But for this tour, BTBAM appears to have felt the necessity of changing that; out of the six tracks aired tonight, only the staple “Lay Your Ghosts to Rest” have I experienced in-concert more than twice — and three of them never before. It seems like the five musicians are themselves re-energised by not having to indulge in the 13-14 minutes of wizardry that the likes of “Ants of the Sky” and “White Walls” demand (brilliant though those songs are), looking to be in high spirits and mentally tuned to woo us all with more peculiar choices such as “Fossil Genera - A Feed from Cloud Mountain”, “Bloom” and “Life in Velvet”. And the constant forays into soft ‘Floyd, free jazz, lounge music, foxtrot and even humppa that distinguish those picks appear to have the desired effect: the crowd’s unanimous reaction seems to be a look of perplexity, wonderment and roaring approval. If you ask me, this is among the best BTBAM have ever been live, and the only gripes that one could possibly have are the low presence of Tommy Rogers’ vocals in the mix and that, with their newfound affection for the less obvious elements of their repertoire, this is not a longer, headlining concert.
As a disclaimer, it should be noted that prior to tonight, I have very little actual knowledge about Devin Townsend’s discography, having always been discouraged by the many inroads that the Canadian madman makes to symphonic (and power?) metal in his compositions. But although the proceedings tonight, my first time seeing the Devin Townsend Project live, does nothing to rewire my musical tastebuds, even the most cantankerous skeptic would be hard pressed to suggest that Mr. Townsend and his cohorts do not constitute an entertaining live act. The grandiose and rather classic style of Townsend’s music seldom manages to intrigue me, but the band plays with artisanal perfectionism and has the kind of production that leaves nothing to be questioned in terms of their musicianship. Whether it is the ‘djent’-y coloration of “Failure” or “Planet of the Apes” (”the wanking prog-metal part of the show,” according to Townsend) or the ‘80s balladry of “Where We Belong” (a style of music that is ”another way to achieve sexual copulation as a man,” he explains), the collective prowess of this band is never once in doubt.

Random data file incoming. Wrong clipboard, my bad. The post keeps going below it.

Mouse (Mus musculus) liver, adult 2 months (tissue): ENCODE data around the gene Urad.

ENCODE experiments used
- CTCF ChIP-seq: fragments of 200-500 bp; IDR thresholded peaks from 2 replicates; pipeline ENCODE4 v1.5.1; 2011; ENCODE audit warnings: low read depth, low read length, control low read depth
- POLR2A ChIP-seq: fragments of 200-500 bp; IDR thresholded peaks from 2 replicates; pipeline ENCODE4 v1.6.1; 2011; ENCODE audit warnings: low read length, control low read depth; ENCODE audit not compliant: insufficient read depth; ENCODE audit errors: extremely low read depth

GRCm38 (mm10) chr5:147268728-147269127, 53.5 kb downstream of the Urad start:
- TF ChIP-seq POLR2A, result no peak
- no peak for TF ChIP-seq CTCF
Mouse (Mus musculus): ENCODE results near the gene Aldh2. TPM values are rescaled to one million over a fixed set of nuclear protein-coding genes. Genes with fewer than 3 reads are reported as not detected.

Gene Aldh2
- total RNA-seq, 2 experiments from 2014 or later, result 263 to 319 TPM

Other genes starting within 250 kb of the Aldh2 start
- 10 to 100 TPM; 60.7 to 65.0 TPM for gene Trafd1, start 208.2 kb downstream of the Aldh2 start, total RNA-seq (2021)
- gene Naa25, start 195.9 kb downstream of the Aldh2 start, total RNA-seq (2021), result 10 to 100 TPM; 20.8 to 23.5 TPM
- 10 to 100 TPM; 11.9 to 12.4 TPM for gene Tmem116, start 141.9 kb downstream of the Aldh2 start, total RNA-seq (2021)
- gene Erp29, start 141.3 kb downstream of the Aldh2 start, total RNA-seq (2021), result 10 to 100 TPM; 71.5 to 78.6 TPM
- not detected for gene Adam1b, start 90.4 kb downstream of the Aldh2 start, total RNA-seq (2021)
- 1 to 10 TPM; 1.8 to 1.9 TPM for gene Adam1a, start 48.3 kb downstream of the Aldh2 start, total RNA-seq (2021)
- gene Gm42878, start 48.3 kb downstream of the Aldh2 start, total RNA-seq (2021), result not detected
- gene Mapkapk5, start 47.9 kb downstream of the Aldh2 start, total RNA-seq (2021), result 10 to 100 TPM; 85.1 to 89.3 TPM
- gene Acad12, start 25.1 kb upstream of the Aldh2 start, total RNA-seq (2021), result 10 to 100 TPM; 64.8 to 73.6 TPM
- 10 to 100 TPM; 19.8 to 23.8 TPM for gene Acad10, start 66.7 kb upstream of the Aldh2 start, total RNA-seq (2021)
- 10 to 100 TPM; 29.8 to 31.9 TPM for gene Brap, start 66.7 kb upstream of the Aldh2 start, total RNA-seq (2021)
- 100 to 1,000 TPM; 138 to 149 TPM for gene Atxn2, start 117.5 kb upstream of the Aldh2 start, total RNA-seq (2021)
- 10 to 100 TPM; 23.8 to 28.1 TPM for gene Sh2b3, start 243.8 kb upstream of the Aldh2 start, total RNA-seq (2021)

And, as those bracketed excerpts prove, the show is laced with humour; riddled with conscious heavy metal clichés (”the most fundamental part of the show,” apparently, if Townsend’s words before “Ziltoid Goes Home” are to be believed) and comical face expressions, and interspersed by jokes that seem to grow nerdier and more outrageous every time. Often the comedy bleeds into the songs, too, and indeed as something of a surprise, the most impressive moment arrives with Townsend solo acoustic piece, “Ih-Ah!”, which draws a thick line under his capabilities as a singer, disintegrates into a number of quirky remarks and has the audience crying ”ih-ah!” in loud unison. It serves as a subdued, yet irresistibly emotive climax that even the final crowd-pleaser, “Higher”, cannot supersede. The flair and energy of the ‘Townsend Project nonetheless manages to render my personal feelings toward the music moot, and who knows? Perhaps they have a new regular face at their future concerts in me.
- 01. Rejoice
- 02. Night
- 03. Stormbending
- 04. Failure
- 05. Where We Belong
- 06. Planet of the Apes
- 07. Ziltoid Goes Home
- 08. Suicide
- 09. Supercrush!
- 10. March of the Poozers
- 11. Kingdom
— Encore —
- 12. Ih-Ah!
- 13. Higher